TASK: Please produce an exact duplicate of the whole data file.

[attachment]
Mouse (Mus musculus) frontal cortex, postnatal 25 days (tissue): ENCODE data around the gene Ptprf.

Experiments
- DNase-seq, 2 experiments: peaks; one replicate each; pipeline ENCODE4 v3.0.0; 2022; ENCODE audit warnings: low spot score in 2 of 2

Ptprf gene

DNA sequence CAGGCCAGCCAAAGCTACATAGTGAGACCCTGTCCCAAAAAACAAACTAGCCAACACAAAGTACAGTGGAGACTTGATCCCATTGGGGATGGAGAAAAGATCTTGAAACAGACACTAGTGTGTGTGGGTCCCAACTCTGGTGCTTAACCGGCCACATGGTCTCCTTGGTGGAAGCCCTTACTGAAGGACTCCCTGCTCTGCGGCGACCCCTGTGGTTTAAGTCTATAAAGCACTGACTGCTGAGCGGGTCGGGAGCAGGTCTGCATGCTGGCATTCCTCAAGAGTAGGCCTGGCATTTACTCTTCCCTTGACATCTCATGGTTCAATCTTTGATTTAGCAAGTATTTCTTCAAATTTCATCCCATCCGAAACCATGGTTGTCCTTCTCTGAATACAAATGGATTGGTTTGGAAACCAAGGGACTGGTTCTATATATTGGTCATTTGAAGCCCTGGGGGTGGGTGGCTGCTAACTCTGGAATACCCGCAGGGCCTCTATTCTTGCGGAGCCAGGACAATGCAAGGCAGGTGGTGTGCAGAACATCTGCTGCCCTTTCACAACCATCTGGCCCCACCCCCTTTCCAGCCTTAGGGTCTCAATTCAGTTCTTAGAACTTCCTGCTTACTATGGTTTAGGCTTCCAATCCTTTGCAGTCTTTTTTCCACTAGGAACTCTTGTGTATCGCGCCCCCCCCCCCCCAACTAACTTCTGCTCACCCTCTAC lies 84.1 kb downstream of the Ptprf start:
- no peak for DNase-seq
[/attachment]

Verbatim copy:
Mouse (Mus musculus) frontal cortex, postnatal 25 days (tissue): ENCODE data around the gene Ptprf.

Experiments
- DNase-seq, 2 experiments: peaks; one replicate each; pipeline ENCODE4 v3.0.0; 2022; ENCODE audit warnings: low spot score in 2 of 2

Ptprf gene

DNA sequence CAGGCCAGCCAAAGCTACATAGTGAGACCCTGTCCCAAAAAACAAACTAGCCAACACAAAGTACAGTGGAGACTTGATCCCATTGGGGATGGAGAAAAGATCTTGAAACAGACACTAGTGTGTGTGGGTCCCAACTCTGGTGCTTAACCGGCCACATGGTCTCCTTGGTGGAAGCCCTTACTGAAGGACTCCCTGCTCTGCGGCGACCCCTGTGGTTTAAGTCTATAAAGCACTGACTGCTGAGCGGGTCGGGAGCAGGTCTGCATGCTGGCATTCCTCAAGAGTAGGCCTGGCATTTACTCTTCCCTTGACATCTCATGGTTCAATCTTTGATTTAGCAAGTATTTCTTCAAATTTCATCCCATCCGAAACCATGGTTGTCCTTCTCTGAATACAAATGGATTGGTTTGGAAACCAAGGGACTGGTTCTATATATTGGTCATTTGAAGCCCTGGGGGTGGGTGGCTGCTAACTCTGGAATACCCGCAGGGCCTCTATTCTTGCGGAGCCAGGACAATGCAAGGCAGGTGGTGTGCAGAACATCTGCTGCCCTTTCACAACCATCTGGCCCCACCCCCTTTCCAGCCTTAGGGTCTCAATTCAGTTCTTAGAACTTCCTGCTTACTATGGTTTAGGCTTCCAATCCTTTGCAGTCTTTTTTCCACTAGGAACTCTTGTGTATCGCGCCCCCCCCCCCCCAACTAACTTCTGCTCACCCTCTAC lies 84.1 kb downstream of the Ptprf start:
- no peak for DNase-seq